Wages and Hours Worked:
Wages in Agriculture
The Department of Labor's (DOL) Wage and Hour Division administers three laws that determine the wages of workers engaged in agricultural employment. The Fair Labor Standards Act (FLSA) requires payment of no less than the federal minimum wage for each hour worked and time and one-half the employee's regular rate of pay for hours worked in excess of 40 in the workweek. The federal minimum wage for covered, nonexempt employees is $5.85 per hour effective July 24, 2007; $6.55 per hour effective July 24, 2008; and $7.25 per hour effective July 24, 2009. Certain small farms are exempt from the minimum wage and overtime requirements of the FLSA. Workers engaged in agricultural employment (as defined by the FLSA) are exempt from the overtime requirements.
Most migrant and seasonal workers engaged in agriculture are protected by the Migrant and Seasonal Agricultural Worker Protection Act (MSPA). This law requires, among other things, that workers receive the rate that was disclosed upon recruitment or hire. This is sometimes called the "promised wage." The disclosed wage cannot be less than the higher of the applicable state minimum wage or the federal minimum wage established in the FLSA. The law also restricts the deductions that may be legally made from worker's wages.
The H-2A provisions of the Immigration and Nationality Act (INA) authorize the lawful entry into the United States of temporary, non-immigrant workers (H-2A workers) to perform agricultural labor or agricultural services of a temporary or seasonal nature. Foreign workers and U.S. workers performing the same work at the same location for the same employer as foreign workers must be paid the highest of (a) the Adverse Effect Wage Rate (AEWR), (b) the "prevailing rate" for a given crop/area or (c) the federal or state minimum wage. The law also contains requirements regarding employer-provided meals and transportation of workers and restricts the deductions that may be legally made from workers' wages.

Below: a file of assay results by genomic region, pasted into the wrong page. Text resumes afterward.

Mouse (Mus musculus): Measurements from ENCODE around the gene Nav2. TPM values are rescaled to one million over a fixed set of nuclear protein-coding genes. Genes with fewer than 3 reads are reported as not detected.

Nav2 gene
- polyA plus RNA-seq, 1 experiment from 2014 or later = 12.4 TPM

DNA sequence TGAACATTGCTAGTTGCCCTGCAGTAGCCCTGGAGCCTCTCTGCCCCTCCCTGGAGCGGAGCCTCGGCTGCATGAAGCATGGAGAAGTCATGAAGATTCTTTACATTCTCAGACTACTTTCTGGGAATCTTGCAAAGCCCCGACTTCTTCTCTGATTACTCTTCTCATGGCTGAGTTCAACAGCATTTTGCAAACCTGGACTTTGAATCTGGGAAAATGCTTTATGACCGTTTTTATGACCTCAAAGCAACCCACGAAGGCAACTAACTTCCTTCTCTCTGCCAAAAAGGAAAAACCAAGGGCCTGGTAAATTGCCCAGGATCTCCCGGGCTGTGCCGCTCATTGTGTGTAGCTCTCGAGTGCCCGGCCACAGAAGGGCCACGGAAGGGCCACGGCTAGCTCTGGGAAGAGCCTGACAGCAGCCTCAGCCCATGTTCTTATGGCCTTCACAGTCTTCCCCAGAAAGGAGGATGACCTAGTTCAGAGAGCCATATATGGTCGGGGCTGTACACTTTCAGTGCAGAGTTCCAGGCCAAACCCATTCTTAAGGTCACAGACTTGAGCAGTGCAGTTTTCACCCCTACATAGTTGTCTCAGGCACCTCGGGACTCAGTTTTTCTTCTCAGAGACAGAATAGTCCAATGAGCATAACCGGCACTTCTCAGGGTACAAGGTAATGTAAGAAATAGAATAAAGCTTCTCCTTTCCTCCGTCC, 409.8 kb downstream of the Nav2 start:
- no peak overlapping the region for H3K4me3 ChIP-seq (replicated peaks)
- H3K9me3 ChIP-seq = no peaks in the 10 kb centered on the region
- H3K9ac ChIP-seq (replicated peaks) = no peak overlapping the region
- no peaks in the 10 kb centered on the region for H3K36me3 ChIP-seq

Fair Labor Standards Act (FLSA):
- Agricultural Employers under the Fair Labor Standards Act (FLSA) - Provides general information concerning the application of the FLSA to agricultural employment.
Migrant and Seasonal Agricultural Worker Protection Act (MSPA):
- Employment Law Guide - Migrant and Seasonal Agricultural Worker Protection - Describes the basic statutes and regulations administered by DOL that regulate migrant and seasonal worker protection.
- The Migrant and Seasonal Agricultural Worker Protection Act - Provides general information about the MSPA.
- MSPA Ineligibility List - Provides a list of individuals that MAY NOT engage in any activity as a Farm Labor Contractor (FLC) or as a Farm Labor Contractor Employee (FLCE) as defined by the MSPA.
- H-2A Compliance Review Checklist - Provides a compliance checklist on foreign H-2A workers.
- Employment Law Guide - Temporary Agricultural Workers (H-2A Visas) - Provides information for agricultural employers seeking to hire temporary agricultural workers under H-2A visas.
- H-2A Provisions of the Immigration Reform and Control Act - Provides general information concerning the application of the H-2A requirements to the agricultural industry.
- Agricultural On Line Wage Library
- Adverse Effect Wage Rates (AEWR)
- Filing a complaint - DOL's Wage and Hour Division manages complaints regarding violations of the various laws and regulations it administers. To file a complaint concerning one of these laws, contact your nearest Wage and Hour Division office or call the Department's Toll-Free Wage and Hour HelpLine at 1-866-4-US-WAGE.
- Federal Child Labor Laws in Farm Jobs - Provides general information regarding youth employment in farm jobs.
- Transportation under the Migrant and Seasonal Agricultural Worker Protection Act (MSPA) - Provides general information regarding transportation under the MSPA.
- Joint Employment and Independent Contractors Under the Migrant and Seasonal Agricultural Worker Protection Act - Provides employment-related protections to migrant and seasonal agricultural workers.